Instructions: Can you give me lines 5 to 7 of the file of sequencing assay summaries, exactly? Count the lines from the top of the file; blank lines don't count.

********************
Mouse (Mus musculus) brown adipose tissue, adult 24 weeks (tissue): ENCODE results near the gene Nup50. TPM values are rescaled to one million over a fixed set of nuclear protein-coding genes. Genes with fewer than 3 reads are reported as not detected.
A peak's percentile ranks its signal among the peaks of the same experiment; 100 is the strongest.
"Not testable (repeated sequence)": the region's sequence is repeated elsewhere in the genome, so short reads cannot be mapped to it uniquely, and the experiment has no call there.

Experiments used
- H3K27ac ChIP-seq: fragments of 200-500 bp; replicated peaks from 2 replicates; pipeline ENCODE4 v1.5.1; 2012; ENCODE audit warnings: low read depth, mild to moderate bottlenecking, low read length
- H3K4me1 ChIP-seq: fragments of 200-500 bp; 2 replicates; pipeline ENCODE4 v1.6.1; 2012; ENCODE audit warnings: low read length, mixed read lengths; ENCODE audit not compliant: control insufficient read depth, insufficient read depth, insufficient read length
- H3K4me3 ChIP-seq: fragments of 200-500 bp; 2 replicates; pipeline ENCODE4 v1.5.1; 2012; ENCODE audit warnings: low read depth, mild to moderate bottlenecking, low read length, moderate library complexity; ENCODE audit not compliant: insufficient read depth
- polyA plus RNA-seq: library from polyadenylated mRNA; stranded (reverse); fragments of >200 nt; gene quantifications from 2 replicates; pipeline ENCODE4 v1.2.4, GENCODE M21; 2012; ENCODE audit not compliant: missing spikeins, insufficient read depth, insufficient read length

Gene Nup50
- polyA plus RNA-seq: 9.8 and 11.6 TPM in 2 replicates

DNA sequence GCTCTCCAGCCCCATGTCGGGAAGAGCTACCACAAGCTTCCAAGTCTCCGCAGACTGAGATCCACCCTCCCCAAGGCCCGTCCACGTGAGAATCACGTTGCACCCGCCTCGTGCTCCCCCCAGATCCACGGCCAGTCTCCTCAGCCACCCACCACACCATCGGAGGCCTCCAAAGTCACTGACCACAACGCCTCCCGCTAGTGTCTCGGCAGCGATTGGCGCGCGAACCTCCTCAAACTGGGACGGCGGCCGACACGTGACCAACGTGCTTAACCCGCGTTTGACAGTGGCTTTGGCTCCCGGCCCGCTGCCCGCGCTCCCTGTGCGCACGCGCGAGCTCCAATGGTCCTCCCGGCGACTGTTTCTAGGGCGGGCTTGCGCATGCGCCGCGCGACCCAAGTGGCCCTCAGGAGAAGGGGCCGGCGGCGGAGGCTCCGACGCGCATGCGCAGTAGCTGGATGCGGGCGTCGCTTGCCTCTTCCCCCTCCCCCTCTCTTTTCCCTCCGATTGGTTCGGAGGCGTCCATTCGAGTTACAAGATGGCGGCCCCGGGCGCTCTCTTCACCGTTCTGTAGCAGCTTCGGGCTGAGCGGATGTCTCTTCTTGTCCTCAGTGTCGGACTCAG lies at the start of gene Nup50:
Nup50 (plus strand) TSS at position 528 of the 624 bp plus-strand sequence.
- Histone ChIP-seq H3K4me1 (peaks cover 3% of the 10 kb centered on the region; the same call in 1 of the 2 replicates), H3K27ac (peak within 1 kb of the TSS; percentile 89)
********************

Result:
- H3K27ac ChIP-seq: fragments of 200-500 bp; replicated peaks from 2 replicates; pipeline ENCODE4 v1.5.1; 2012; ENCODE audit warnings: low read depth, mild to moderate bottlenecking, low read length
- H3K4me1 ChIP-seq: fragments of 200-500 bp; 2 replicates; pipeline ENCODE4 v1.6.1; 2012; ENCODE audit warnings: low read length, mixed read lengths; ENCODE audit not compliant: control insufficient read depth, insufficient read depth, insufficient read length
- H3K4me3 ChIP-seq: fragments of 200-500 bp; 2 replicates; pipeline ENCODE4 v1.5.1; 2012; ENCODE audit warnings: low read depth, mild to moderate bottlenecking, low read length, moderate library complexity; ENCODE audit not compliant: insufficient read depth